Womack and Jones' new ideas will create some problems that they fail to address. In essence, when we look at a service problem, we are looking at two processes: the customers process and the service businesses process. Moreover, they are complementary, such that, in many situations, decreasing waste for the customer must necessarily increase waste for the business. Roger Burlton describes a class in which a student trained in Lean insisted that transportation was “waste,” and that, therefore, a pizza company should not deliver its pizzas. Roger tried to explain to the student that much of the value of a pizza, for many of us, consisted in its being delivered, but he couldn'tt convince this person who was fixated on eliminating all possible “waste” from the production process. Womack and Jones would solve the “pizza” problem this way. The pizza business is a service business. We begin by analyzing the customer's process and try to make it as efficient as possible. For us, as customers, transportation is waste. We don't want to have to travel to pick up the pizza. We want to eliminate the waste by getting the pizza people to deliver our pizza right to our door when we are ready to eat it. As we maximize the value of the customer process, in this case, however, we impose a burden on the pizza company's production process. To eliminate waste in the customer's process, the pizza company needs to accept waste in its own process – it needs to deliver the pizza to the customer. Anyone working with customer processes quickly realizes that the effort to make things easier for the customer must often make things harder (more expensive) for the service provider. It would be nice if Womack and Jones had explored this issue in a bit more detail and suggested some heuristics for dealing with some of these enviable conflicts. This book will challenge the thinking of those Lean practitioners who regard Lean as a set of simple rules – it begins to introduce the complexities of BPM into lean practice.

I have become obsessed recently with the idea that there are different traditions in business process work – quality control, management and IT – that don't talk to each other nearly enough. This idea is reinforced every time I find a good example of it. Lean Solutions provides an excellent example. In essence, Womack and Jones have discovered something that Roger Burlton and I have been talking about for the last several years. We have focused on customer processes in large part because we come out of the management tradition and are quick to use Rummler-Brache diagrams that always place the customer's activities in the top swimlane of a process model. Thus, for us, it is natural to think of a customer as having a process and to think of how one might align the customer's process with the service business's process. It was this same idea that led IBM researchers who had taken Rummler-Brache courses in the mid-Nineties to adopt Rummler-Brache diagrams for their LOVEM methodology. The emphasis in LOVEM is on the Line Of Vision – which is the line between the top-level customer swimlane and the rest of the swimlanes. In essence, IBM was interested in having a model of all the places where their process touched the customer. Roger and I just took the idea a bit further and started doing formal customer process modeling. The Rummler-Brache diagram almost screams at you to do it. Womack and Jones arrived at the same idea from another route. With a bit more communication, I would have known that we were both working along the same lines, but, as it was it came as a pleasant surprise. But it did make me think that it was a pity that Womack and Jones hadn't used Rummler-Brache diagrams – if they had, I suspect they would have arrived at the idea of modeling customer processes even earlier. For example, without any thought about service processes, as such, an analyst using Rummler-Brache diagrams, circa 1980, would have pictured the processes described in figure 1 as shown in figure 2.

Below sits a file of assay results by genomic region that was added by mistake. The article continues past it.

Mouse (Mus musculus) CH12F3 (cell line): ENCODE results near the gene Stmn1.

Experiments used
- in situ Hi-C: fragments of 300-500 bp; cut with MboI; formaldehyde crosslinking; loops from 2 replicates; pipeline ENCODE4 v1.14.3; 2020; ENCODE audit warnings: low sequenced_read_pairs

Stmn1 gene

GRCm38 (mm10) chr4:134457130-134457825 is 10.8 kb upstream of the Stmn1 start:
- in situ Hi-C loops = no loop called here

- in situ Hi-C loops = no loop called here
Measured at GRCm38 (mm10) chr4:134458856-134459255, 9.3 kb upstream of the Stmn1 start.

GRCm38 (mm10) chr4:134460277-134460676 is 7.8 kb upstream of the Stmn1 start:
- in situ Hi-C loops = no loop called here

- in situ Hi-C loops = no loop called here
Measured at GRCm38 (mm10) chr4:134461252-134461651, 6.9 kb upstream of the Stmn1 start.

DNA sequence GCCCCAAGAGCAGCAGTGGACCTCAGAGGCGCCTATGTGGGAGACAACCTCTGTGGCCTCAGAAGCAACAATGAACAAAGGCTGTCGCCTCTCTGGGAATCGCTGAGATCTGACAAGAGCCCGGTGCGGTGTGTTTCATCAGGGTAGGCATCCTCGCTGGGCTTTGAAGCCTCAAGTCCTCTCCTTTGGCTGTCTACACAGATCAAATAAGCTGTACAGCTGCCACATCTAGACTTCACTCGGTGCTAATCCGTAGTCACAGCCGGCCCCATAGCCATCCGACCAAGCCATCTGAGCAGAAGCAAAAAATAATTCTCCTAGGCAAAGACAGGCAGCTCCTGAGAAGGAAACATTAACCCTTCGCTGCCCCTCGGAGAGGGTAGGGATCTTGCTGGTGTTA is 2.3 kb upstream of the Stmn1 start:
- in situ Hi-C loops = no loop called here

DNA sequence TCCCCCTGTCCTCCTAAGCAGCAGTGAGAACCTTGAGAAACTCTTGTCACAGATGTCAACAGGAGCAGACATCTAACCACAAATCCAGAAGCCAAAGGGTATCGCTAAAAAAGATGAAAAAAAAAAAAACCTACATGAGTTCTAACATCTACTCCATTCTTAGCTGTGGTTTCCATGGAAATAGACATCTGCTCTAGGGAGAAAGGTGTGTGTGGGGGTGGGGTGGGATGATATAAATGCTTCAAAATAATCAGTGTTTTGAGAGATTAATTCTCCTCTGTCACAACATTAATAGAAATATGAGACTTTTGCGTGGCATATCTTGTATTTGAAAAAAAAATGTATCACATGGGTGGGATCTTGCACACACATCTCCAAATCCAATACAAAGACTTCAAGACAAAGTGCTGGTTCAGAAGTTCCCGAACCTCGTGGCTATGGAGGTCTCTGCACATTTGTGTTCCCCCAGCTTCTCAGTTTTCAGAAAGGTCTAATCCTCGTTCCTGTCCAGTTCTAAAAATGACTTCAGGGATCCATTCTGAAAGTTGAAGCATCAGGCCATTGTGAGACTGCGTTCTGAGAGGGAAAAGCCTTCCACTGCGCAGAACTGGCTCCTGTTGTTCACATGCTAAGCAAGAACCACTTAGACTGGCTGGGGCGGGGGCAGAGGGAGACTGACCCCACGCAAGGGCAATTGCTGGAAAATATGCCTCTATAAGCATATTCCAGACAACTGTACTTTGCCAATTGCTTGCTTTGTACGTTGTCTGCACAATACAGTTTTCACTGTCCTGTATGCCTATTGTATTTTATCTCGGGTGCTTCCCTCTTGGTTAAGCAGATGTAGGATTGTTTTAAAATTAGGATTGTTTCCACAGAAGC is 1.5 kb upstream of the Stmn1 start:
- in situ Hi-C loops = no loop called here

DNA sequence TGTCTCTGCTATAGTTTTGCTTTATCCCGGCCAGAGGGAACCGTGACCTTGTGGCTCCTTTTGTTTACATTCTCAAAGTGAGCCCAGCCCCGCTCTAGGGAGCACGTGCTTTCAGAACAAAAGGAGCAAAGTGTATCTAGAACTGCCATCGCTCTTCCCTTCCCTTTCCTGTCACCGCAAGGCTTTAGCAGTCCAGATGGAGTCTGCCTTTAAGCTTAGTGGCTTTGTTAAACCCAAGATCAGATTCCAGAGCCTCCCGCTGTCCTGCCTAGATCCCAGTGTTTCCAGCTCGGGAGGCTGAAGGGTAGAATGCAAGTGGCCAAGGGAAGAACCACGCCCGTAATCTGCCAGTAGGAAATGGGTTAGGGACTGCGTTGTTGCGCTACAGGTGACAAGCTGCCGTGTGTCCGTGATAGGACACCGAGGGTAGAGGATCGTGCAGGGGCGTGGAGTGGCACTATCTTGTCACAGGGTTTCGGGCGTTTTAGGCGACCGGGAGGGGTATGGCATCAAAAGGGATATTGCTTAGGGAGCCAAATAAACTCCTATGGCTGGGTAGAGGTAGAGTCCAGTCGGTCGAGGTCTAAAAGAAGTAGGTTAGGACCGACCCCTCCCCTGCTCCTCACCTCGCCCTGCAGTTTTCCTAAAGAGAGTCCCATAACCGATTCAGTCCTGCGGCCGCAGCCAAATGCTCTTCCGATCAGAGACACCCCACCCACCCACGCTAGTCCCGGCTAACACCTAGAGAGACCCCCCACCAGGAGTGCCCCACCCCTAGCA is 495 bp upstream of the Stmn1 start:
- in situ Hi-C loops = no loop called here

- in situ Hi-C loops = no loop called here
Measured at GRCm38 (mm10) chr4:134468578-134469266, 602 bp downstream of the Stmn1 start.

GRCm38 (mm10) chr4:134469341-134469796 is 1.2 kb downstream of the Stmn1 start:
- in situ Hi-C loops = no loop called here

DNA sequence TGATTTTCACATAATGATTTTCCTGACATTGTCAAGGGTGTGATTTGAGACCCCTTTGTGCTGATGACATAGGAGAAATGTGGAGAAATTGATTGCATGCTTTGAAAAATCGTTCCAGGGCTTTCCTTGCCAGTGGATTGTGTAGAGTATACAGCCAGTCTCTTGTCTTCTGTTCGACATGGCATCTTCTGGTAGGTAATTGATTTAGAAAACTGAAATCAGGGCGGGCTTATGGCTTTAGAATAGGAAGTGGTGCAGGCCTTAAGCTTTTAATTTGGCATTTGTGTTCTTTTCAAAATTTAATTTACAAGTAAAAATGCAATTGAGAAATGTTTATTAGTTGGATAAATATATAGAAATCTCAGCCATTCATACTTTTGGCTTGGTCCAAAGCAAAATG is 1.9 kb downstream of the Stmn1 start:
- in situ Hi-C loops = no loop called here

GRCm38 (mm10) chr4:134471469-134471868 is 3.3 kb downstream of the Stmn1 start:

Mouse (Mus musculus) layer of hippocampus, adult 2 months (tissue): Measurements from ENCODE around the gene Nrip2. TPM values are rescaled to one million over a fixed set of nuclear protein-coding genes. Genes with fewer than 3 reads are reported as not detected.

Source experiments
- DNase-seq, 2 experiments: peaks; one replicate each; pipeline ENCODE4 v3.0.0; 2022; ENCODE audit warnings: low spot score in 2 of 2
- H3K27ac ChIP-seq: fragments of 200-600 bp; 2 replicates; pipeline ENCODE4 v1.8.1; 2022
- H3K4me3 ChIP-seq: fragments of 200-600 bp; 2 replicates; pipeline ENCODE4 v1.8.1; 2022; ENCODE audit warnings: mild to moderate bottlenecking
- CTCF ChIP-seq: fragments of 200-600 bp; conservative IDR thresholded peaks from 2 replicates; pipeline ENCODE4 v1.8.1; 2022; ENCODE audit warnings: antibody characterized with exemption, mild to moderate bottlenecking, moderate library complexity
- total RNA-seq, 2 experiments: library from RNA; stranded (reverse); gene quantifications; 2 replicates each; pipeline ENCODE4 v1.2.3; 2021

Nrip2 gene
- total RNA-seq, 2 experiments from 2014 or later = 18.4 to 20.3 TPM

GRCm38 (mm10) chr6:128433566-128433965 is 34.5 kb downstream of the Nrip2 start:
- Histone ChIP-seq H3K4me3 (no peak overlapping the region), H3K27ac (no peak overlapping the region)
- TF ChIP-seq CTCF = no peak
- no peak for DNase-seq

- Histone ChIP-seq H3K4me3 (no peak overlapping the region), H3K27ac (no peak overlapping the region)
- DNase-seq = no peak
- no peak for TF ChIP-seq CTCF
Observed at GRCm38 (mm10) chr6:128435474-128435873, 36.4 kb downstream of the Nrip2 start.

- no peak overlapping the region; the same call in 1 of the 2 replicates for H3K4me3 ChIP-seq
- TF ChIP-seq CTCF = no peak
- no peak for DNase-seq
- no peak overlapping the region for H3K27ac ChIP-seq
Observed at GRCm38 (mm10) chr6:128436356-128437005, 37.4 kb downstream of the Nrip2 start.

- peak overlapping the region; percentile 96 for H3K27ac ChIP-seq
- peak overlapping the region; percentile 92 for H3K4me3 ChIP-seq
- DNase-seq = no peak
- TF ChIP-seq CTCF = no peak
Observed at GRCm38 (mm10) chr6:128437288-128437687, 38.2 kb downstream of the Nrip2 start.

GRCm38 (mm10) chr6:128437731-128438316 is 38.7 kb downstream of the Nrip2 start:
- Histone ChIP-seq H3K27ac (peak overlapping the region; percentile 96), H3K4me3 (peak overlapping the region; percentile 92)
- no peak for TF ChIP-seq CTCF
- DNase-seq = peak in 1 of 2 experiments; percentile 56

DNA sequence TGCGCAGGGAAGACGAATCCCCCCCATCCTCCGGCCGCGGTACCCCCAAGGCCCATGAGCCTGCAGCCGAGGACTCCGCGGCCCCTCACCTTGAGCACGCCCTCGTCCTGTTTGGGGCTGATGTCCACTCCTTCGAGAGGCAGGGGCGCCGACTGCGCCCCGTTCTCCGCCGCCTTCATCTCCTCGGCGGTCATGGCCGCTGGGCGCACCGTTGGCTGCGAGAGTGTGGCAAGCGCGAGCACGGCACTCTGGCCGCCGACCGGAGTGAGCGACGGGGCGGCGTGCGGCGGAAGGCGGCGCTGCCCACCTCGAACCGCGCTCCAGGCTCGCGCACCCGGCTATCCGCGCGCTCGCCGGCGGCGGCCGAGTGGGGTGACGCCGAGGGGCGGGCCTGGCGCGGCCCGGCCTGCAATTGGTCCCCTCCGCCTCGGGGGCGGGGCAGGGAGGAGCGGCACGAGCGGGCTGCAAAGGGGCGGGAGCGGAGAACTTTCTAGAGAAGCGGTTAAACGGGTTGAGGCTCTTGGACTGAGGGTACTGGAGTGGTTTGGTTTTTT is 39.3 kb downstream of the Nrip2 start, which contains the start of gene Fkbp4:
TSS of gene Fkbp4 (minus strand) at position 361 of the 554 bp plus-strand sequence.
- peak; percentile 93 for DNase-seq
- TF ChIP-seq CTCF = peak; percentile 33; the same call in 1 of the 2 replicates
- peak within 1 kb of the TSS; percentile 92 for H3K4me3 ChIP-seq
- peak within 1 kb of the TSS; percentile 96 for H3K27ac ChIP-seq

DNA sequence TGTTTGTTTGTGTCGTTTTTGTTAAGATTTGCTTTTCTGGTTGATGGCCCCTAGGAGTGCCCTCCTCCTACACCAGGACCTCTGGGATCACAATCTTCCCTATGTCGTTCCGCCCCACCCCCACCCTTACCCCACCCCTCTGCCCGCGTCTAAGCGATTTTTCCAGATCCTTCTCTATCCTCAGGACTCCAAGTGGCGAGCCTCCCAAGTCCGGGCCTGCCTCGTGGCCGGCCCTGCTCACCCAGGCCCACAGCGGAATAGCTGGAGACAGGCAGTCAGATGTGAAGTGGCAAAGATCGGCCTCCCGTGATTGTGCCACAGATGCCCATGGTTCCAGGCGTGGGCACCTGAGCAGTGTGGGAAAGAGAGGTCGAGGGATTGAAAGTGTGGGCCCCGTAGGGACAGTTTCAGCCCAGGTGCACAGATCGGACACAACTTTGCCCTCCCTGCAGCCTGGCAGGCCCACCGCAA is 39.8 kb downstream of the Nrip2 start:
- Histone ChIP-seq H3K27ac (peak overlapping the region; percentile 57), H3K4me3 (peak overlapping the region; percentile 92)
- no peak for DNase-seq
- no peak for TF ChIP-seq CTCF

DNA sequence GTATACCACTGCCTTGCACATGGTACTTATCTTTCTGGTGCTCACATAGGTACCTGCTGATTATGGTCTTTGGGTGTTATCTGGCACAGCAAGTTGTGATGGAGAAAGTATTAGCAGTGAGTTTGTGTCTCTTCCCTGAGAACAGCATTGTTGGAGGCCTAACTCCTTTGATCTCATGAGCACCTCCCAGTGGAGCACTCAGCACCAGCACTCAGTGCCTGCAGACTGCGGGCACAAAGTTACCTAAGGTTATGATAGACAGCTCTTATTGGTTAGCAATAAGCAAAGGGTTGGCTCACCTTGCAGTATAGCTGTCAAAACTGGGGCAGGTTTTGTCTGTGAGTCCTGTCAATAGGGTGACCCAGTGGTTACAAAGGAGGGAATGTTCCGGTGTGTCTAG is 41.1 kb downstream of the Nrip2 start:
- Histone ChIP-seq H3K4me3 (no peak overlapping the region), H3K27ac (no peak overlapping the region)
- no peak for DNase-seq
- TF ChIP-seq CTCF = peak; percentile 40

Lean-Solutions_fig2
Figure 2. Customer and business process represented via a Rummler-Brache diagram.

Note that in the Rummler-Brache diagram we have all the information in the Womack-Jones diagram, plus we indicate who is responsible for each activity (the swimlane labels) and we show some parallel work, and the provisioning of the loaner, which Womack and Jones didn't show, I assume to avoid the complications of simultaneous activities.

But enough of different approaches and alternative notations. Most companies today are service companies. Most process technologies were developed to deal with manufacturing processes. We are in the midst of a transition as we all learn more about how to analyze and redesign service processes. This is especially the case when we focus on service processes that interact with the customer, and not just with back office operations at service companies. Womack and Jones have made a major contribution to this newly evolving practice. They have extended Lean to make it much more flexible and powerful, and show how to move towards a true service-oriented Lean Six Sigma approach – by focusing on the customer's gemba.

Every process practitioner should read this book. It is the kind of book that changes your view of the world and forces you to rethink what you know about process work.

As it happens Lean Solutions was published in 2005 and for some reason www.amazon.com is currently offering the book marked down to $7.99. That is an amazing bargain for anyone who wants to read one of the most important books published in the process domain in this decade.

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Paul Harmon

Paul Harmon

Executive Editor and Founder, Business Process Trends In addition to his role as Executive Editor and Founder of Business Process Trends, Paul Harmon is Chief Consultant and Founder of BPTrends Associates, a professional services company providing educational and consulting services to managers interested in understanding and implementing business process change. Paul is a noted consultant, author and analyst concerned with applying new technologies to real-world business problems. He is the author of Business Process Change: A Manager's Guide to Improving, Redesigning, and Automating Processes (2003). He has previously co-authored Developing E-business Systems and Architectures (2001), Understanding UML (1998), and Intelligent Software Systems Development (1993). Mr. Harmon has served as a senior consultant and head of Cutter Consortium's Distributed Architecture practice. Between 1985 and 2000 Mr. Harmon wrote Cutter newsletters, including Expert Systems Strategies, CASE Strategies, and Component Development Strategies. Paul has worked on major process redesign projects with Bank of America, Wells Fargo, Security Pacific, Prudential, and Citibank, among others. He is a member of ISPI and a Certified Performance Technologist. Paul is a widely respected keynote speaker and has developed and delivered workshops and seminars on a wide variety of topics to conferences and major corporations through out the world. Paul lives in Las Vegas. Paul can be reached at pharmon@bptrends.com